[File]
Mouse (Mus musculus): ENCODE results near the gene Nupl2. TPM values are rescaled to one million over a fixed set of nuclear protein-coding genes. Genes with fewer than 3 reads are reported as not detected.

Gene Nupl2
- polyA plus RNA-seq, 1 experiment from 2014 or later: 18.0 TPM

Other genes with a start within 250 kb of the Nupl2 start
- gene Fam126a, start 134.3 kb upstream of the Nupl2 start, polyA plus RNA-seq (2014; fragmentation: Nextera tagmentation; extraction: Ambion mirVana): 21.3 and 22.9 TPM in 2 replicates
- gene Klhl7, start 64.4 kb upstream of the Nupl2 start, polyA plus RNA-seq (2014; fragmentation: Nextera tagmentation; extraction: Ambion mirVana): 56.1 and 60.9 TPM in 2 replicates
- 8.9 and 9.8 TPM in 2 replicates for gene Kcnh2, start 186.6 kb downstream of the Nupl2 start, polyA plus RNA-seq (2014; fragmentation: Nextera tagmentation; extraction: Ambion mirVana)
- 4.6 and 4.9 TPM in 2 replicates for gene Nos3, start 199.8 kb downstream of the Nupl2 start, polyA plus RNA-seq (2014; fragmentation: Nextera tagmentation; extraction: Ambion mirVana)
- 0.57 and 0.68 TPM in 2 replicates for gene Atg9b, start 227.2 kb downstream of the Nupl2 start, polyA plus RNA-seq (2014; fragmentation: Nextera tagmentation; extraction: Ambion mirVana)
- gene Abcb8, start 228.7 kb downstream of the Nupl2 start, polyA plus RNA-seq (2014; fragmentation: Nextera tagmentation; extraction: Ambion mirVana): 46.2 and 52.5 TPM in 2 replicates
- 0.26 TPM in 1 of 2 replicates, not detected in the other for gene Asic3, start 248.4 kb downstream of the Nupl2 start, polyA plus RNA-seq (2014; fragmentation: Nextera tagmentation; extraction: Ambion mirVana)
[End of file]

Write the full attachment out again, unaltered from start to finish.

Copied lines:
Mouse (Mus musculus): ENCODE results near the gene Nupl2. TPM values are rescaled to one million over a fixed set of nuclear protein-coding genes. Genes with fewer than 3 reads are reported as not detected.

Gene Nupl2
- polyA plus RNA-seq, 1 experiment from 2014 or later: 18.0 TPM

Other genes with a start within 250 kb of the Nupl2 start
- gene Fam126a, start 134.3 kb upstream of the Nupl2 start, polyA plus RNA-seq (2014; fragmentation: Nextera tagmentation; extraction: Ambion mirVana): 21.3 and 22.9 TPM in 2 replicates
- gene Klhl7, start 64.4 kb upstream of the Nupl2 start, polyA plus RNA-seq (2014; fragmentation: Nextera tagmentation; extraction: Ambion mirVana): 56.1 and 60.9 TPM in 2 replicates
- 8.9 and 9.8 TPM in 2 replicates for gene Kcnh2, start 186.6 kb downstream of the Nupl2 start, polyA plus RNA-seq (2014; fragmentation: Nextera tagmentation; extraction: Ambion mirVana)
- 4.6 and 4.9 TPM in 2 replicates for gene Nos3, start 199.8 kb downstream of the Nupl2 start, polyA plus RNA-seq (2014; fragmentation: Nextera tagmentation; extraction: Ambion mirVana)
- 0.57 and 0.68 TPM in 2 replicates for gene Atg9b, start 227.2 kb downstream of the Nupl2 start, polyA plus RNA-seq (2014; fragmentation: Nextera tagmentation; extraction: Ambion mirVana)
- gene Abcb8, start 228.7 kb downstream of the Nupl2 start, polyA plus RNA-seq (2014; fragmentation: Nextera tagmentation; extraction: Ambion mirVana): 46.2 and 52.5 TPM in 2 replicates
- 0.26 TPM in 1 of 2 replicates, not detected in the other for gene Asic3, start 248.4 kb downstream of the Nupl2 start, polyA plus RNA-seq (2014; fragmentation: Nextera tagmentation; extraction: Ambion mirVana)